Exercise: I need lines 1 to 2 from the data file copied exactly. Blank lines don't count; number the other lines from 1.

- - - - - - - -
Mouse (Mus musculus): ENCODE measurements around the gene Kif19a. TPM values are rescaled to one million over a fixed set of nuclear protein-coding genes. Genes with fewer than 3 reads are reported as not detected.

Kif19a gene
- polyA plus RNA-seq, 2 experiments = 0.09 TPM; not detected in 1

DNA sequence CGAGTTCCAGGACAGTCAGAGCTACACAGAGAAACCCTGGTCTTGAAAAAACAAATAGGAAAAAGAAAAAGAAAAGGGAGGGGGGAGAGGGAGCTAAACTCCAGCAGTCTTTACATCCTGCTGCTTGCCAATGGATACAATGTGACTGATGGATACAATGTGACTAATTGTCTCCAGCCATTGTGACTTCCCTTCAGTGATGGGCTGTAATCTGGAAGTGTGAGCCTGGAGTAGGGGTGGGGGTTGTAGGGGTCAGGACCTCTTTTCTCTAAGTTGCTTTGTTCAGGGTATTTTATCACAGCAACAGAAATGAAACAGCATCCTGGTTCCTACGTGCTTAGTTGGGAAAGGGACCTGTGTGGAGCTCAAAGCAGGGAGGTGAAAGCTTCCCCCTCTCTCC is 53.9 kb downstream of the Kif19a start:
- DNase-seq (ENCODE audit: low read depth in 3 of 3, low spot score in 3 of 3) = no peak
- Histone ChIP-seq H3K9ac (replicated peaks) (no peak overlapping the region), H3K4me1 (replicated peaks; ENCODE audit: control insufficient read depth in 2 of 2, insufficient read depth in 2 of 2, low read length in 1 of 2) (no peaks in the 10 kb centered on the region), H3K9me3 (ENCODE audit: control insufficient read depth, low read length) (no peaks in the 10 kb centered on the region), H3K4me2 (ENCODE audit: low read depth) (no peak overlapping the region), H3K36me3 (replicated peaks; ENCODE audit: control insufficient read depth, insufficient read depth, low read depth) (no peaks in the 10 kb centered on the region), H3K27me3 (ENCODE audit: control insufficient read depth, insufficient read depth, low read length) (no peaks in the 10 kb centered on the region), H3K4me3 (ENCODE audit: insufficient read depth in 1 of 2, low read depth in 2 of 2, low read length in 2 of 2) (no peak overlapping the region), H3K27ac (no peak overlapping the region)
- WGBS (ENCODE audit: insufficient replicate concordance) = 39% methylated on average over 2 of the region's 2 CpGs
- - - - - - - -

Mouse (Mus musculus): ENCODE measurements around the gene Kif19a. TPM values are rescaled to one million over a fixed set of nuclear protein-coding genes. Genes with fewer than 3 reads are reported as not detected.

Kif19a gene